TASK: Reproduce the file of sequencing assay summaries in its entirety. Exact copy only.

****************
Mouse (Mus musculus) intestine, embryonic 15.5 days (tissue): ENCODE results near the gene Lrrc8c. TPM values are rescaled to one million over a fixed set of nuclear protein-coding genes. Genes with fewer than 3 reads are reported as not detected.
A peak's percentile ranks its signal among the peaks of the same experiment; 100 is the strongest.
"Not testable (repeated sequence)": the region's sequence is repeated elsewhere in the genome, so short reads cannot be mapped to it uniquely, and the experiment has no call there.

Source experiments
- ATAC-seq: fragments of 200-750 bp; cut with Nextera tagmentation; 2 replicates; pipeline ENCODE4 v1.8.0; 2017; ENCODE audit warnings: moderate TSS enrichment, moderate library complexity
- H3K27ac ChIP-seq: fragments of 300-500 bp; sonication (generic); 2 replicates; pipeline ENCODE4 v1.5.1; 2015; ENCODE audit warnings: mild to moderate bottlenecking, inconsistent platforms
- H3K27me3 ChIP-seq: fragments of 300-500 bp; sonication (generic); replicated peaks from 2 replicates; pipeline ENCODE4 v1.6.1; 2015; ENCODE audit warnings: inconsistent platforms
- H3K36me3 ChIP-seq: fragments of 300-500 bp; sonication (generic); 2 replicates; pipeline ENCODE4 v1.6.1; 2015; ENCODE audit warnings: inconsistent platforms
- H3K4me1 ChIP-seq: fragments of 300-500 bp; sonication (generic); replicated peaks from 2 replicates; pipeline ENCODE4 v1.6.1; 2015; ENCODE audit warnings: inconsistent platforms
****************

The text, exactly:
Mouse (Mus musculus) intestine, embryonic 15.5 days (tissue): ENCODE results near the gene Lrrc8c. TPM values are rescaled to one million over a fixed set of nuclear protein-coding genes. Genes with fewer than 3 reads are reported as not detected.
A peak's percentile ranks its signal among the peaks of the same experiment; 100 is the strongest.
"Not testable (repeated sequence)": the region's sequence is repeated elsewhere in the genome, so short reads cannot be mapped to it uniquely, and the experiment has no call there.

Source experiments
- ATAC-seq: fragments of 200-750 bp; cut with Nextera tagmentation; 2 replicates; pipeline ENCODE4 v1.8.0; 2017; ENCODE audit warnings: moderate TSS enrichment, moderate library complexity
- H3K27ac ChIP-seq: fragments of 300-500 bp; sonication (generic); 2 replicates; pipeline ENCODE4 v1.5.1; 2015; ENCODE audit warnings: mild to moderate bottlenecking, inconsistent platforms
- H3K27me3 ChIP-seq: fragments of 300-500 bp; sonication (generic); replicated peaks from 2 replicates; pipeline ENCODE4 v1.6.1; 2015; ENCODE audit warnings: inconsistent platforms
- H3K36me3 ChIP-seq: fragments of 300-500 bp; sonication (generic); 2 replicates; pipeline ENCODE4 v1.6.1; 2015; ENCODE audit warnings: inconsistent platforms
- H3K4me1 ChIP-seq: fragments of 300-500 bp; sonication (generic); replicated peaks from 2 replicates; pipeline ENCODE4 v1.6.1; 2015; ENCODE audit warnings: inconsistent platforms